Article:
“Training-scape” helps soldiers, wildlife

The controlled use of fire can remove or chew down older woody growth, periodically returning the habitat to a young stage, insuring that we keep enough young forest around so that the land supports the wildlife that need it. Fort Indiantown officials must continually use prescribed (also called controlled) fires to reduce the amount of woody fuel on the ground so that small fires don’t become big ones that jump out of the training area. This photo is from a prescribed burn in March 2011. Credit: Pennsylvania National Guard/Tom Cherry (from Flickr Commons)
This regal fritillary is at Fort Indiantown Gap in central Pennsylvania, one of very few places this butterfly can be found outside of the Great Plains region. Conservationists burn and scatter plant seeds to replenish native grasslands with food plants fritillaries need during different stages of their life cycle. Next to those grasslands lie literally thousands of acres of young forest. Credit: Pennsylvania National Guard/Tom Cherry (from Flickr Commons)

This rare regal fritillary is at Fort Indiantown Gap in central Pennsylvania, one of very few places this butterfly can be found outside of the Great Plains region. Conservationists burn and scatter plant seeds to replenish native grasslands with food plants fritillaries need during different stages of their life cycle. Next to those grasslands lie literally thousands of acres of young forest. Credit: Pennsylvania National Guard/Tom Cherry (from Flickr Commons)

This post comes to us from our partner site, www.youngforest.org, a resource dedicated to keeping young forest on our landscape. Let’s grow wildlife habitat together! Our agency is a partner for this specific Pennsylvania project, and one of our volunteers, Dave Putnam, has dedicated many efforts to it.

It sounds like a contradiction in terms: An active military base that’s a wildlife hotspot. But at Fort Indiantown Gap in central Pennsylvania (known simply as “the Gap”), staff conservationists are shaping a landscape for military training while simultaneously making and maintaining thousands of acres of wildlife habitat, including native grasslands and young forest, rare and getting rarer in the Northeast where mature forest increasingly dominates the land.

“Fort Indiantown Gap is one of the most biodiverse places I’ve ever been,” reports Forest Program Manager Shannon Henry, “and that’s because we proactively manage it.”

Nature enthusiasts from across the U.S. visit the Pennsylvania National Guard post to see the regal fritillary. Credit: Pennsylvania National Guard/Tom Cherry (from Flickr Commons)

Nature enthusiasts from across the U.S. visit the Pennsylvania National Guard post to see the regal fritillary. Credit: Pennsylvania National Guard/Tom Cherry (from Flickr Commons)

Henry works closely with Joseph Hovis, who heads the base’s Wildlife Section. On the 17,000-acre base more than 125,000 soldiers train each year. They need ranges where they can drive tanks and practice shooting weapons from rifles to cannons. Hovis’s and Henry’s job is to keep that “training-scape” functioning through prescribed burning, timber harvests, and brush-cutting.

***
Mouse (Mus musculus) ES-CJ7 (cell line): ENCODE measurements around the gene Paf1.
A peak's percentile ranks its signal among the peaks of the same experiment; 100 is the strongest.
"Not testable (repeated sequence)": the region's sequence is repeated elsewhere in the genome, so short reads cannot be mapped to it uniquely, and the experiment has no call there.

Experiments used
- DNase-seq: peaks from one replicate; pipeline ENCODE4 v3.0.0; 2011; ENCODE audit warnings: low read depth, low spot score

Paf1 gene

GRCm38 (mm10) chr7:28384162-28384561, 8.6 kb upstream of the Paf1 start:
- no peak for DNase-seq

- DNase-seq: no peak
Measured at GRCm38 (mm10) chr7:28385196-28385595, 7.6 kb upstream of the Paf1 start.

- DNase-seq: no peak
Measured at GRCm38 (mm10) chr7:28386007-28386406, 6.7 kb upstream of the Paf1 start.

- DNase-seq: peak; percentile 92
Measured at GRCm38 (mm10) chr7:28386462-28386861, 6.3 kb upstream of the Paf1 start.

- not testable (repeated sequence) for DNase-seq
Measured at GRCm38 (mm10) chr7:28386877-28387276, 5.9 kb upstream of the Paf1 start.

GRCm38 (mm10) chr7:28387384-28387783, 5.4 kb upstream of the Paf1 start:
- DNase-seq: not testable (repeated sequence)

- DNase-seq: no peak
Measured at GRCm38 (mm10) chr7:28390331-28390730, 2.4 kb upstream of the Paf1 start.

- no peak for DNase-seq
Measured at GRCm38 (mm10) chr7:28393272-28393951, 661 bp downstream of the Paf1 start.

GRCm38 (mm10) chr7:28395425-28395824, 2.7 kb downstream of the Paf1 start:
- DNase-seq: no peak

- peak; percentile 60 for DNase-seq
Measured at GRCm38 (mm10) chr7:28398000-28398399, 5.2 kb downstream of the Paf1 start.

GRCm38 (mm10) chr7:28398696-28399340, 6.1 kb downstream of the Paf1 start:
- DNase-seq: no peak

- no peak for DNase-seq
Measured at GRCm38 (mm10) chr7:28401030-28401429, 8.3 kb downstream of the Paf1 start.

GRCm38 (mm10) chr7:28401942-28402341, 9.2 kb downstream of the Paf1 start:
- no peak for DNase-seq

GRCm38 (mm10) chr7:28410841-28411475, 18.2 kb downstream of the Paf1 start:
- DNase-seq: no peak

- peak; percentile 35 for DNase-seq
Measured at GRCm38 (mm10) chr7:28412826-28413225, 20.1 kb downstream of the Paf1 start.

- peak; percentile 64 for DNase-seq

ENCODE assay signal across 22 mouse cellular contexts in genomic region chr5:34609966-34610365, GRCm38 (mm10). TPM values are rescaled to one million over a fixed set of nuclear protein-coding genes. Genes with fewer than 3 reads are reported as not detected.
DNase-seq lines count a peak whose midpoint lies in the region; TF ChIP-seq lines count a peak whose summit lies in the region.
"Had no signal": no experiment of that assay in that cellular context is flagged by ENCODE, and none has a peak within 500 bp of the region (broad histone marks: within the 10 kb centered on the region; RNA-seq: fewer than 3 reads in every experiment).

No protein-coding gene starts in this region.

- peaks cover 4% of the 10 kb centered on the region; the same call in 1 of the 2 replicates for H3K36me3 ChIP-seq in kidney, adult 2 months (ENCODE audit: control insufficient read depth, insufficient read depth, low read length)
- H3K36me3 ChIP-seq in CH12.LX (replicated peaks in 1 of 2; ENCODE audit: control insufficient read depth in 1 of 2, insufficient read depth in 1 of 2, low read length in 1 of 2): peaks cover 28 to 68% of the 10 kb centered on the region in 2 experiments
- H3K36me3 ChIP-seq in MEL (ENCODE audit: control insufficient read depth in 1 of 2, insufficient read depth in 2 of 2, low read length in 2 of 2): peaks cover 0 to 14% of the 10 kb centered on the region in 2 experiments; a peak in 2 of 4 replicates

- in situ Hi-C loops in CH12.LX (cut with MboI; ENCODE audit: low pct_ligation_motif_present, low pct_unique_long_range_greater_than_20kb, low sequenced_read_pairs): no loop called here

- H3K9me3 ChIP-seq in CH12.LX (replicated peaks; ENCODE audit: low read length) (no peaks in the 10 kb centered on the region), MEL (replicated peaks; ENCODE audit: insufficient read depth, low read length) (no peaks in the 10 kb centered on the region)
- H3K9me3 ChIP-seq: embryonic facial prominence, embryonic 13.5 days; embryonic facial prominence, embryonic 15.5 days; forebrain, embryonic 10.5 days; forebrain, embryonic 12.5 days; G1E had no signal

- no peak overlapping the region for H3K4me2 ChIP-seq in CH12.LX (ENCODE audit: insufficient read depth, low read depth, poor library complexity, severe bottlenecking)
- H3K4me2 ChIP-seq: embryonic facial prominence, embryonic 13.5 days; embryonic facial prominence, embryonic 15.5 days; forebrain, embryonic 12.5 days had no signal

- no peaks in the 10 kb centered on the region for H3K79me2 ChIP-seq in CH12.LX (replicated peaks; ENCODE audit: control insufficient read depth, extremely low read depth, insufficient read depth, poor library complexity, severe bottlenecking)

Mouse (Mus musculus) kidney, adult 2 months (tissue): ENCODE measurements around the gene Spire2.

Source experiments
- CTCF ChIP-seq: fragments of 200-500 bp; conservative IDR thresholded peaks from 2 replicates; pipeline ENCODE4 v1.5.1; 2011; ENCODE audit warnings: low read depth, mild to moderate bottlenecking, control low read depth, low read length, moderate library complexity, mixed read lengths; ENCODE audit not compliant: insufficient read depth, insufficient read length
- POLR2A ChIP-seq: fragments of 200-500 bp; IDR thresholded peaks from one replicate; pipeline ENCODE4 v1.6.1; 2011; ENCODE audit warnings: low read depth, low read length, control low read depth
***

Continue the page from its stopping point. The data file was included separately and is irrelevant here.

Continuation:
“We keep the vegetation short – less than 10 feet on a shooting range, for example,” says Hovis. “Each year we apply fire to 3,000 to 5,000 acres and harvest timber on another 200 to 300 acres.”

Those activities yield the kind of periodic disturbances that once were common – disturbances that set back vegetative growth and give rise to patches of young forest and grassland that move around on the landscape. At the Gap, such ephemeral habitats provide food and cover for a broad range of creatures including woodcock, bobwhite quail, catbirds, towhees, brown thrashers, blue grosbeaks, box turtles, wood turtles, spotted turtles, smooth greensnakes, timber rattlesnakes – the list goes on and on.

Read the rest of this story at www.youngforest.org!

The controlled use of fire can remove or chew down older woody growth, periodically returning the habitat to a young stage, insuring that we keep enough young forest around so that the land supports the wildlife that need it. Fort Indiantown officials must continually use prescribed (also called  controlled) fires to reduce the amount of woody fuel on the ground so that small fires don’t become big ones that jump out of the training area. This photo is from a prescribed burn in March 2011. Credit: Pennsylvania National Guard/Tom Cherry (from Flickr Commons)

The controlled use of fire can remove or chew down older woody growth, periodically returning the habitat to a young stage, insuring that we keep enough young forest around so that the land supports the wildlife that need it. Fort Indiantown officials must continually use prescribed (also called controlled) fires to reduce the amount of woody fuel on the ground so that small fires don’t become big ones that jump out of the training area. This photo is from a prescribed burn in March 2011. Credit: U.S. Air Force photo by Staff Sgt. Ted Nichols/Released to Pennsylvania National Guard (from Flickr Commons)

One Comment on ““Training-scape” helps soldiers, wildlife

  1. Pingback: Binoculars – Best Tool for Nature Enthusiasts! ~

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